The daily demands and pressures of life can be quite distressing, in particular those demands that are work related. Work-related stress is a fact of life with which most individuals deal. Work-related stress not only negatively impacts work performance, but it can also adversely affect personal relationships as well. Stress from work can lead to fatigue, aching muscles, headaches, stomach problems, and emotional difficulties such as anxiety or depression. When you need to relieve work-related stress, you may want to consider using lavender oil.
Lavender (Lavandula angustifolia) is a flowering plant in the mint family Lamiaceae, with narrow evergreen leaves and upright, brilliant purple flowers which produce a richly aromatic essential oil. Native to Western Europe and the Mediterranean, lavender has been used in perfumery, as food, and as medicine at least since Biblical times; lavender was formerly named Lavandula officinalis due to its medicinal use .
Lavender oil is often held up as the most popular essential oil in the world, and there is a good reason why it has remained a staple in aromatherapy. The compounds in pure lavender oil provide antiseptic, anti-inflammatory, carminative, sedative and antidepressant effects . The main therapeutically active compounds in lavender essential oil are borneol, 1,8-cineol, and camphor; it may sound like a simple combination, but research has shown that lavender oil possesses antibacterial activity even against some bacteria that are resistant to conventional antibiotics . Other compounds in lavender oil include a-pinene, geraniol, limonene, p-ocimene, caproic acid, linalool, and linalyl acetate. Along with producing the sweet, woody-spicy scent of lavender , these last two compounds are also thought to give lavender essential oil its notable stress-relieving properties .
Using natural ingredients to combat the ill effects of stress is both safe and effective. Treating stress with chemicals, such as those found in antidepressants and over-the-counter medications, can be counterproductive to one’s overall health. Since many medications carry with them warnings of dangerous potential side effects, it seems only rational to opt for natural alternatives instead. Reducing work-related stress naturally can be better for your physical, mental, and emotional health.
Pure lavender essential oil contains linalool and linalyl acetate, two compounds that have been studied for their stress-relieving effects in mammals, including humans. Both lavender oil and its calming compounds, linalool and linalyl acetate, have been show to have sedating and anxiolytic effects in rodents [4, 5]; lavender oil also extends phenobarbital-induced sleep duration and prevents convulsions in mice . Although researchers haven’t determined the mechanism behind these effects, one hypothesis is that the compounds in lavender oil interact with the brain’s GABA neurotransmitters, with regulate feelings of calm and sedation . Additionally, lavender oil has been found to inhibit release of the stimulant neurotransmitter glutamate in the rat cerebral cortex .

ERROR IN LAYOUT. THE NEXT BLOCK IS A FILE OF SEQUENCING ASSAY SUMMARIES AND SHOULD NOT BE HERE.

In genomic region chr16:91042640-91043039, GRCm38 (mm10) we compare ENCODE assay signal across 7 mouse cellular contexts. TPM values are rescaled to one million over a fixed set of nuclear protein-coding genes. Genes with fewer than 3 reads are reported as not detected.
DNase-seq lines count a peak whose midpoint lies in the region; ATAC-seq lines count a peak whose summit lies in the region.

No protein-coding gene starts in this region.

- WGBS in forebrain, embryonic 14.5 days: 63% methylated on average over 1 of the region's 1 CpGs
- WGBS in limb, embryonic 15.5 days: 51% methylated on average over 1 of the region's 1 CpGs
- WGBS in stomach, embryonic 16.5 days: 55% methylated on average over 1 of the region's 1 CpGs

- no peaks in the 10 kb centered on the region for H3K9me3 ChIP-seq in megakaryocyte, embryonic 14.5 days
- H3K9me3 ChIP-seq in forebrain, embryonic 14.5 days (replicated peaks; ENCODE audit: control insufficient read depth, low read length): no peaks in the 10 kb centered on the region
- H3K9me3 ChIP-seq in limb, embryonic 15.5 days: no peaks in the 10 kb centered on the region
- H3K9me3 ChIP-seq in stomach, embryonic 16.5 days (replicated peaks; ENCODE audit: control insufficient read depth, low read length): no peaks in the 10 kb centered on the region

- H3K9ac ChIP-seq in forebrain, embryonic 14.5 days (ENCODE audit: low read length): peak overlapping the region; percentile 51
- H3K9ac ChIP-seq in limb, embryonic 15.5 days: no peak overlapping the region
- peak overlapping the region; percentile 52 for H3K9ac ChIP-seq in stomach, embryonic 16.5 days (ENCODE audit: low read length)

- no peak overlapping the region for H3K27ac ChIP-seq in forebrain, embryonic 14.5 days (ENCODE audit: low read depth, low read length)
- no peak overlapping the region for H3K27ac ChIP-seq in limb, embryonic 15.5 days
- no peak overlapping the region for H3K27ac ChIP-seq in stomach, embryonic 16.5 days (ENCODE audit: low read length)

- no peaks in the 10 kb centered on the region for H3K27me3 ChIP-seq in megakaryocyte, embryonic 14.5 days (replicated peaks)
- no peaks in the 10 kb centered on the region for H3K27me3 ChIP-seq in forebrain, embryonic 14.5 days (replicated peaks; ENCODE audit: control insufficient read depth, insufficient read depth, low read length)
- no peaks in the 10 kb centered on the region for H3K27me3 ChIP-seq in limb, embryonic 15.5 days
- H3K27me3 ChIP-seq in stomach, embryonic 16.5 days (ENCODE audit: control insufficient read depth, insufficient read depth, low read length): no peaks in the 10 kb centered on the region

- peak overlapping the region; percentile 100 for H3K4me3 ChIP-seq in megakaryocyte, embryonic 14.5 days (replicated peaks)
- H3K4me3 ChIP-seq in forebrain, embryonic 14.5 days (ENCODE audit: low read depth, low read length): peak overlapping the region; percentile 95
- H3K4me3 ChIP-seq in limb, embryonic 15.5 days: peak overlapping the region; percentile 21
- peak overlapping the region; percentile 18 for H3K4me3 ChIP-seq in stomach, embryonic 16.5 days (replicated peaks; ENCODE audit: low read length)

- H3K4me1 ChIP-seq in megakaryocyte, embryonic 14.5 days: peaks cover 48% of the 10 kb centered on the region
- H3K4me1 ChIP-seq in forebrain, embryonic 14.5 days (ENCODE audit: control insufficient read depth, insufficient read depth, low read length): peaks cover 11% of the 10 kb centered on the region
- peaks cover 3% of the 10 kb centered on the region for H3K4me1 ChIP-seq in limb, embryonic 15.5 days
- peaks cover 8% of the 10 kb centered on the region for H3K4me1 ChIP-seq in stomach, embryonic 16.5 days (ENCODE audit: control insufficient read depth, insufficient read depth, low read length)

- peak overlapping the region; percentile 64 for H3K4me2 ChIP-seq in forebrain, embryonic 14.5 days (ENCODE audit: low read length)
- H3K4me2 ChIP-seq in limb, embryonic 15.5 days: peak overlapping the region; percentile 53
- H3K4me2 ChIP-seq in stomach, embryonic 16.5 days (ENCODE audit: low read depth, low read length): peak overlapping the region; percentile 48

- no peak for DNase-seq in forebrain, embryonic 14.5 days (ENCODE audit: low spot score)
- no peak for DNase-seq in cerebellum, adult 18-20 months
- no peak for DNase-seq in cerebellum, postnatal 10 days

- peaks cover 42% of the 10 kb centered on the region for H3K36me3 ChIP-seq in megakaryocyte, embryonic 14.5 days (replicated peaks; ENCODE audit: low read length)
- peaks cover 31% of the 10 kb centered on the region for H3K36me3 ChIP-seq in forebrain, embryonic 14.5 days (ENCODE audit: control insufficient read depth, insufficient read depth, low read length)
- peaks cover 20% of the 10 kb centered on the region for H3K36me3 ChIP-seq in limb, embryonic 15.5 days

The calming effects of lavender oil have also been studied in human subjects. Capsules of diluted essential oil of lavender have been approved as an anxiolytic in Germany under the name Silexan. A 2010 study comparing the anxiolytic effect of Silexan to conventional drugs in the treatment of generalized anxiety disorder found that the lavender essential oil capsules had an anxiolytic effect comparable to that of a low dose of Lorazepam, a conventional anti-anxiety drug .
There are many ways in which lavender oil can be used to reduce work-related stress. The fragrant, calming vapors of this oil can be inhaled directly or the oil can be added to a hot bath. Most people can apply lavender oil directly on the skin without a carrier oil, but you may find after a patch test that you prefer to dilute the lavender oil with some jojoba or another base oil. The oil from the lavender plant produces a calm, soothing, and sedative effect that can restore balance to the nervous system, thereby promoting relaxation and uplifting one’s mood. It also blends well with other calming and uplifting essential oils such as neroli, jasmine, geranium, and ylang-ylang.
1. “Lavandula angustifolia”. Wikipedia. Last modified March 29th, 2014. http://en.wikipedia.org/wiki/Lavandula_angustifolia.
2. P Abroomand Azar, M. Torabbeigi, A Sharifan, M.S. Tehrani. April 17th, 2011. “Chemical composition and antibacterial activity of the essential oil of Lavandula angustifolia isolated by solvent-free microwave-assisted extraction and hydrodistillation”. Journal of Food Biosciences and Technology: 19-24.
3. “Linalool”. Wikipedia. Last modified June 17th, 2014. http://en.wikipedia.org/wiki/Linalool.
4. Combest, Wendell L. “Alternative Therapies: Lavender.” U.S. Pharmacist. Accessed July 18th, 2014. http://legacy.uspharmacist.com/oldformat.asp?url=newlook/files/Alte/lavender.cfm&pub_id=8&article_id=401.
5. Nakamura Akio, S. Fujiwara, I. Matsumoto, and K. Abe. May 20th, 2009. “Stress repression in restrained rats by R-(-)-Linalool inhalation and gene expression profiling of their whole blood cells”. Journal of Agricultural and Food Chemistry 57 (12): 5480-85.
6. Woelk, H, and S Schläfke. 2010. “A multi-center, double-blind, randomized study of the lavender oil preparation Silexan in comparison to Lorazepam for generalized anxiety disorder”. Phytomedicine 17 (2): 94-99.